Commissioner John Smelker, a Republican, first broached the idea of revoking the detective funding in the Oct. 4 meeting. "I think we're wasting taxpayer's money," he said.

Smelker made a successful motion the following week to remove the funding for the detective position and an accompanying vehicle. Commissioners finalized the county budget on Tuesday. 

Smelker told Bridge he hopes the sheriff can fill vacant positions to fight violent crime. He noted that the commission vote does not preclude Leaf from continuing his 2020 election probe using other budget funds. 

"The commissioners have no control over how he uses his man and that special investigator," Smelker told Bridge. "The sheriff is duly elected. He can do with his department as he wants."

Barry County Prosecutor Julie Nakfoor Pratt joined Leaf in requesting funding for the third detective last year, and she told commissioners that the position is still needed given local murders, sexual assault and missing persons cases. 

But she chided Leaf for assigning one of his only detectives to the election probe, noting that “voter fraud is a non-violent case.”

Pratt in July rejected Leaf's request to sign off on search warrants he sought to seize election equipment from three local governments.

Leaf still tried to get a local judge or magistrate to authorize the search warrants but was rejected by them too, Pratt told commissioners this week. 

"There was no probable cause" to justify search warrants in the election probe, Pratt said. “There wasn’t insufficient (evidence). There was none.”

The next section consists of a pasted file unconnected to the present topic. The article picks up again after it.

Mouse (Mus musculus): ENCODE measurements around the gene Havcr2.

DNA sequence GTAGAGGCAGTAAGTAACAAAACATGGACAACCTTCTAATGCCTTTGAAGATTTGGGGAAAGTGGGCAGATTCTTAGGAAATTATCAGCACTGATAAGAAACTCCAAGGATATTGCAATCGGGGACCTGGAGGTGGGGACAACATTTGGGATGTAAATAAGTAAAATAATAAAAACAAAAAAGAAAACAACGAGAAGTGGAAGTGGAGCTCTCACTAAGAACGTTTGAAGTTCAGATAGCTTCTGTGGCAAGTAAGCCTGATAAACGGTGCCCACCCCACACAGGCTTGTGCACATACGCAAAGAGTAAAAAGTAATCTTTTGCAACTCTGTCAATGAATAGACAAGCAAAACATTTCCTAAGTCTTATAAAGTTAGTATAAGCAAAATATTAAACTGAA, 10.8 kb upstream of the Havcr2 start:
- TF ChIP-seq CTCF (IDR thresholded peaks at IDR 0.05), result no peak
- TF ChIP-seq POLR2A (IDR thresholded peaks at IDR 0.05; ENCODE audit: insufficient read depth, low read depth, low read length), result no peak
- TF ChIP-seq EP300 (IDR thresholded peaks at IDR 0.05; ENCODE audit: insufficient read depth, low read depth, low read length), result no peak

Pratt also publicly disclosed for the first time that Leaf had sought criminal charges against Barry County Health Officer Colette Scrimger for "impersonating an officer" by enforcing state pandemic orders related to COVID-19.

"I not only denied those charges, I cleared her completely, because she's not a police officer and she was not impersonating anybody," Pratt told commissioners.  "She was doing her own job."

As Bridge previously reported, Leaf first contemplated seizing voting machines about a month after the 2020 election, a plan an attorney working for him discussed with key Trump allies, including attorney Sidney Powell and former National Security Advisor Michael Flynn.

Leaf is among a handful of constitutional sheriffs in Michigan who believe they are the highest level of government authority and can disregard laws they deem unconstitutional. 


He sued the state this summer, alleging officials were "usurping and interfering" with his 2020 election investigation. But Leaf’s lawsuit was dismissed because he did not meet a deadline to respond to motions form state attorneys, who had chided his "conspiracy-fueled" probe.

Leaf’s lengthy investigation has frustrated local officials in Barry County, a largely rural area that Trump dominated in 2020. Election clerks, including Republicans, contend there were no problems with local elections but were nonetheless grilled by a private investigator enlisted by Leaf early in the probe.

“It has been frustrating,” Geiger told Bridge Michigan. “We're happy to hear that he found no wrongdoing in Barry County elections, as we suspected would be the case. We're happy that the prosecutor found nothing wrong with Barry County elections. So we're hoping this gets wrapped up real quick.”